Penang Chief Minister and prominent opposition leader Lim Guan Eng has pleaded not guilty to two graft-related offences on Thursday (June 30), Malaysian media reported, in a case that has jolted the country.
Mr Lim, 55, claimed trial to the charges related to his purchase of a bungalow at below-market-prices last year and improper change of state land use at the Penang High Court. He was then released on bail set at RM1 million (S$335,300).
The vocal critic of Prime Minister Najib Tun Razak had been formally charged at the Penang Sessions Court on Thursday morning after three months of accusations by ruling Umno party leaders that he had bought his house last year at RM2.8 million (S$939,000) from a businesswoman with dealings with the state government, when the market value of the property was RM4.27 million.
He faces up to 20 year in jail if convicted under Section 23 of the Anti-Corruption Act and Section 165 of the Penal Code.
The businesswoman who sold the bungalow to him was also charged under Section 109 of the Penal Code for abetting Lim to obtain a "valuable property" for RM2.5 million when it was valued at RM4.27 million.
"He obtained the property knowing that you have business dealings with the state government," reads the charge.
Ms Phang also claimed trial and was given bail of RM200,000.
The High Court set case management for Sept 22, when it will consider whether to conduct a joint trial after perusing all the documents.
Mr Lim, who has demanded Prime Minister Najib Tun Razak explain a massive financial scandal linked to state investment fund 1Malaysia Development Berhad (1MDB), was arrested at his office on Wednesday by officers from the Malaysian Anti-Corruption Commission (MACC).
After spending the night in MACC custody, he was taken to the court at 10am on Thursday in a motorcade of seven vehicles. He looked relaxed and was wearing his favourite red tie, Malaysiakini reported.
He smiled and told reporters, "I am alright".
Inside the courtroom, he hugged his teary mother, sister Hui Ying, and wife Betty, who looked distraught, Malaysiakini reported. He also shook hands with his father Kit Siang, adviser of his Chinese-majority party Democratic Action Party (DAP).
Hours before the hearing, police had mounted roadblocks along the road before the MACC building leading to the Penang courthouse, resulting in long traffic jams. A police spokesman told The Star the measure was taken to ensure Mr Lim's transfer from the MACC office to the court went smoothly.
The public gallery at the Penang Sessions Court was already filled to the brim with journalists, DAP supporters and other opposition politicians hours before Mr Lim's arrival shortly after 10am.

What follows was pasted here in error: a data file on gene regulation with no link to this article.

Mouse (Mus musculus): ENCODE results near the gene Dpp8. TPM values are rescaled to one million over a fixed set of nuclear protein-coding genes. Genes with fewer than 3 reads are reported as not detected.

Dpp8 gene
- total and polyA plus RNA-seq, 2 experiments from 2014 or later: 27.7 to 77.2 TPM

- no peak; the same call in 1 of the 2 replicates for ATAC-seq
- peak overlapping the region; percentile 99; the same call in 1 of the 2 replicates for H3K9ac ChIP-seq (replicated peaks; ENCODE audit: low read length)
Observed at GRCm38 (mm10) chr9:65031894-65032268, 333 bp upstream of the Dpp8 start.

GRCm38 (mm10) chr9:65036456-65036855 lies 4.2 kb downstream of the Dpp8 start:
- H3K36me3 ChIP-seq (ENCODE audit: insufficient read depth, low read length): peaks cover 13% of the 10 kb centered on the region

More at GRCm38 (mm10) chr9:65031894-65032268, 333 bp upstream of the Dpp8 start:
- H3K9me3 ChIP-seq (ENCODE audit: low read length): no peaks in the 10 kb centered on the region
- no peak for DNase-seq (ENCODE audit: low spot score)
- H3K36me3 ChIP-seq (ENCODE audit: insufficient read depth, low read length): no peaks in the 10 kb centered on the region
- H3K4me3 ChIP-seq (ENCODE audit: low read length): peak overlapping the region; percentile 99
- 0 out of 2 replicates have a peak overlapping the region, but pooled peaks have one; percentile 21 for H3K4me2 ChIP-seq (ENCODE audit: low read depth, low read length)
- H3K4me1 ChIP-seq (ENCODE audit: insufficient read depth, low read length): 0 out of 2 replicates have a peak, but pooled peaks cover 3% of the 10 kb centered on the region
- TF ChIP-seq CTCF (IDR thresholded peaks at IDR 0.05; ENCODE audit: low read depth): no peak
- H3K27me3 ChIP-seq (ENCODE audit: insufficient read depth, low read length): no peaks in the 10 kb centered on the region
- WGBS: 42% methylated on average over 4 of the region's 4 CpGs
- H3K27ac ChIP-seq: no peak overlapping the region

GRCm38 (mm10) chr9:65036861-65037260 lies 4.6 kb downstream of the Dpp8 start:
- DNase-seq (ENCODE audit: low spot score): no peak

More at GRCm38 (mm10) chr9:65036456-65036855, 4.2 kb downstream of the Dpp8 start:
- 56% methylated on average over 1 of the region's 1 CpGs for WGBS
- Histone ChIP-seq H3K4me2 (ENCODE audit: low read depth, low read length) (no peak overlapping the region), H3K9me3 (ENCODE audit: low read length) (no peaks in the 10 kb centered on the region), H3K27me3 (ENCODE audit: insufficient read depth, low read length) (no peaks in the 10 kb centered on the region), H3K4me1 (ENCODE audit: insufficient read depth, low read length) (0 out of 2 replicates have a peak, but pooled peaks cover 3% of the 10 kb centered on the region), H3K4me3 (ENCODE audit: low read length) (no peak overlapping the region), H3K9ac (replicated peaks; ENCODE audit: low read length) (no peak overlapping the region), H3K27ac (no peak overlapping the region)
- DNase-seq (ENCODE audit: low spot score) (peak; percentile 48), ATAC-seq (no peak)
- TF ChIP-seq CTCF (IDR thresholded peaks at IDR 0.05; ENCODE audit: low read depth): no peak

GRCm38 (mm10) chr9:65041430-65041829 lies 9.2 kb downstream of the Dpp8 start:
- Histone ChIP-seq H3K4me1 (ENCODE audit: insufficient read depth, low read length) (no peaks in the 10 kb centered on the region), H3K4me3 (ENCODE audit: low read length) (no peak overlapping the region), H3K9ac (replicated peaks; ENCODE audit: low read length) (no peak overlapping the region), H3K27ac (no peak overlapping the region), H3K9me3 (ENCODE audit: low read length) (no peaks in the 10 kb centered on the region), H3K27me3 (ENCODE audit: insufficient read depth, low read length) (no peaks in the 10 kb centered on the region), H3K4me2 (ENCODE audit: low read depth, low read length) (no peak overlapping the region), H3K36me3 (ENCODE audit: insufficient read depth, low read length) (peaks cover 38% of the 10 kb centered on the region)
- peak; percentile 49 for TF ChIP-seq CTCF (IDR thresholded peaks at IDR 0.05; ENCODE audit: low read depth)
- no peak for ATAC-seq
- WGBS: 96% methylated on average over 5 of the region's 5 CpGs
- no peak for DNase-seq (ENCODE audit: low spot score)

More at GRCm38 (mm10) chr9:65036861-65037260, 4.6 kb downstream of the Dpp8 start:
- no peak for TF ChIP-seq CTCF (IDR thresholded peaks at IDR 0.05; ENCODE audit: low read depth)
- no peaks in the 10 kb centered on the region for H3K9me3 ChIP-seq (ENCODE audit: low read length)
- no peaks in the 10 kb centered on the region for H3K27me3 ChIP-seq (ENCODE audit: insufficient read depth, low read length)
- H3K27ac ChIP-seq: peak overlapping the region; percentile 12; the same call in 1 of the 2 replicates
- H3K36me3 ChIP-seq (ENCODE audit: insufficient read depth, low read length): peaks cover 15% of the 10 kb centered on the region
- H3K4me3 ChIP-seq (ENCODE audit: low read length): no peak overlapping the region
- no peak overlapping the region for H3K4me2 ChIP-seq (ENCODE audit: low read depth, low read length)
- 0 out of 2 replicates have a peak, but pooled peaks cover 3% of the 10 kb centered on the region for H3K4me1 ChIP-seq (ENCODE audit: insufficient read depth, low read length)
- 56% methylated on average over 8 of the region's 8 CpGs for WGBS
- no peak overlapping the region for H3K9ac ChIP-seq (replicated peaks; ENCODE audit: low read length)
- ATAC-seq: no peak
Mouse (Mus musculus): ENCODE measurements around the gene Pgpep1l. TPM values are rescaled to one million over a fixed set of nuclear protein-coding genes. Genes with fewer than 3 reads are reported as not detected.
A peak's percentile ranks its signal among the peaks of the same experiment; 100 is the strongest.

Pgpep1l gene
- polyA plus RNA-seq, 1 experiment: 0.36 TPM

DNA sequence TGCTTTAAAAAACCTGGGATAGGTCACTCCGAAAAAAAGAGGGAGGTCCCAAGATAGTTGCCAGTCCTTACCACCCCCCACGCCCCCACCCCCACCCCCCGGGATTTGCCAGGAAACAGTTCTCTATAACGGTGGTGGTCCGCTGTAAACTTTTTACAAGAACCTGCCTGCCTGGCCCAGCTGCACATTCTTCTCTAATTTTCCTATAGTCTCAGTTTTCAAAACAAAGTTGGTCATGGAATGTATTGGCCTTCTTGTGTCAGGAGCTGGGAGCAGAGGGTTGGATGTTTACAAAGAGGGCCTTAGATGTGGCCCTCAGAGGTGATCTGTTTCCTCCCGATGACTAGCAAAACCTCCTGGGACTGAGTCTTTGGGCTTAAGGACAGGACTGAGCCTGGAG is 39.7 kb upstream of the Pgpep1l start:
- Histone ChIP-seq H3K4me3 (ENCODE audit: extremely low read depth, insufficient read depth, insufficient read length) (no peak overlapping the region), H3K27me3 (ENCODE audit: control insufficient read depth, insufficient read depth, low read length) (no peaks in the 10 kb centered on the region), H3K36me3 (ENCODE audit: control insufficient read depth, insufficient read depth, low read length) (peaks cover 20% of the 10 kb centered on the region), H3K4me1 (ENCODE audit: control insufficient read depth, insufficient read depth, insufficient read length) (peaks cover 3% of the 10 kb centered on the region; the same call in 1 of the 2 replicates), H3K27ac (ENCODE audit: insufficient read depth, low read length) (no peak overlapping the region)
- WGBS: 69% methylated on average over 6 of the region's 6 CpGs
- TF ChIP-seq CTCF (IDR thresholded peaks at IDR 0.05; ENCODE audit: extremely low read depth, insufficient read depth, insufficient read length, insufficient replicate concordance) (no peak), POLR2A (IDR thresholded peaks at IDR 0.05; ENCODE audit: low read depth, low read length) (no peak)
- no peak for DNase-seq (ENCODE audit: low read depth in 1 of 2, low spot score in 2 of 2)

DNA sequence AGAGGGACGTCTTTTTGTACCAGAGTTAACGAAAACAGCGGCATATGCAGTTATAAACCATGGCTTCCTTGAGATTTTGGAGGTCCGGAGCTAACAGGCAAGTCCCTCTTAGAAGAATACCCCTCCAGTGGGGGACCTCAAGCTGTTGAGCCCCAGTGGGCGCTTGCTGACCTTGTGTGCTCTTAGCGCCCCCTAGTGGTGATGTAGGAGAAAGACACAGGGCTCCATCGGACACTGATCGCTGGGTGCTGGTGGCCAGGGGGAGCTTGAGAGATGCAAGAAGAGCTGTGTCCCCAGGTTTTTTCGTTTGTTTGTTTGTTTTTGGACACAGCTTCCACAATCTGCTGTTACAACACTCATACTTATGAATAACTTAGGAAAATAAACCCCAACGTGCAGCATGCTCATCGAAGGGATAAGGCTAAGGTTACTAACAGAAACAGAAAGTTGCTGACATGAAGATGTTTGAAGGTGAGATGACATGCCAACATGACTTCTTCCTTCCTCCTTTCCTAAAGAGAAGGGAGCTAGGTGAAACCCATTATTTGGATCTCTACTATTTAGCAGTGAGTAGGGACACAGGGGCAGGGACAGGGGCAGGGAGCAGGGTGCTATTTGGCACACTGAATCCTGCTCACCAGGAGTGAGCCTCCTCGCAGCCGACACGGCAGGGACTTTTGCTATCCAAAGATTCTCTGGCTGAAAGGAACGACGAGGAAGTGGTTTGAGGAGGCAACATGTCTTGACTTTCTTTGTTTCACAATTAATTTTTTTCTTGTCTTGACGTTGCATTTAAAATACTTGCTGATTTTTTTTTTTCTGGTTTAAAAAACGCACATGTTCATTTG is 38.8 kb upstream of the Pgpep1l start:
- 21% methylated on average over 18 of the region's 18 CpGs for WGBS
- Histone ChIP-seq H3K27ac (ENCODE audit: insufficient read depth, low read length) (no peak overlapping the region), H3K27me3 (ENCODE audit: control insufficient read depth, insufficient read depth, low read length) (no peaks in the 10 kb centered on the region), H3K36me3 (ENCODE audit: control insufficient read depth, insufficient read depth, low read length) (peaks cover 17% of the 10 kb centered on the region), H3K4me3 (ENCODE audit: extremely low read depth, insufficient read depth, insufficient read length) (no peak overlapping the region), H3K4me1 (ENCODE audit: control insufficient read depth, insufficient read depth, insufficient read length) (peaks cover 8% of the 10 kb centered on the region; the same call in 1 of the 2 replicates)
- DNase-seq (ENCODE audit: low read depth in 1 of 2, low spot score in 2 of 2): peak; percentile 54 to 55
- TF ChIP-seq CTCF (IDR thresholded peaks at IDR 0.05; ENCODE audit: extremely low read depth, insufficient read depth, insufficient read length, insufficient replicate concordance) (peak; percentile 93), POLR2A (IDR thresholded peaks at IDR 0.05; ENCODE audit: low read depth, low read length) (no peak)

Mr Lim has been chief minister of Penang since 2008 and has led the opposition Democratic Action Party (DAP) since 2004 as secretary-general.
Under Mr Lim's leadership, Malaysia’s second-richest state has, by most accounts, been imbued with new vigour.
DAP is the most popular ethnic Chinese party in Malaysia. It won 38 seats in the federal Parliament in the 2013 general election, forming the second-largest single bloc of MPs after Umno’s 88 seats.
Mr Lim told a press conference after his court hearing on Thursday that he will stay in his job for now.
"For the time being, I will remain Penang Chief Minister. But the state DAP committee will have a meeting to decide," he said after being released on bail. The party was due to hold an emergency meeting on Thursday afternoon.
Mr Lim is no stranger to state prosecution, having been jailed for 12 months in 1998 after being found guilty for sedition.
An angry opposition alleged that Mr Najib was behind the charges against Mr Lim, accusing the premier of mounting a political offensive and planning to call snap elections next year – one year ahead of schedule, Agence France-Presse reported.
Malaysia’s attorney general, Mohamed Apandi Ali, who cleared Mr Najib of wrongdoing over the 1MDB scandal in January, is leading the prosecution.
“The Najib administration is now abusing all its... power to politically persecute its leaders to cripple the opposition before the general election,” Mr Tony Pua, DAP national publicity chief said according to AFP.
Mr Najib faces allegations that billions of dollars were plundered from 1MDB. The accusations, which emerged last year, include the revelation that Najib received at least US$681 million in deposits to his personal bank accounts in 2013. Mr Najib and 1MDB deny any wrongdoing.
But Malaysia’s opposition has been unable to capitalise on the controversy, having been in disarray since the jailing of former opposition leader Anwar Ibrahim for sodomy last year.
“I think the arrest of Lim Guan Eng (and the corruption charges) will hurt the opposition nationally as Lim is another charismatic figure,” Oh Ei Sun, senior fellow at S. Rajaratnam School of International Studies told AFP.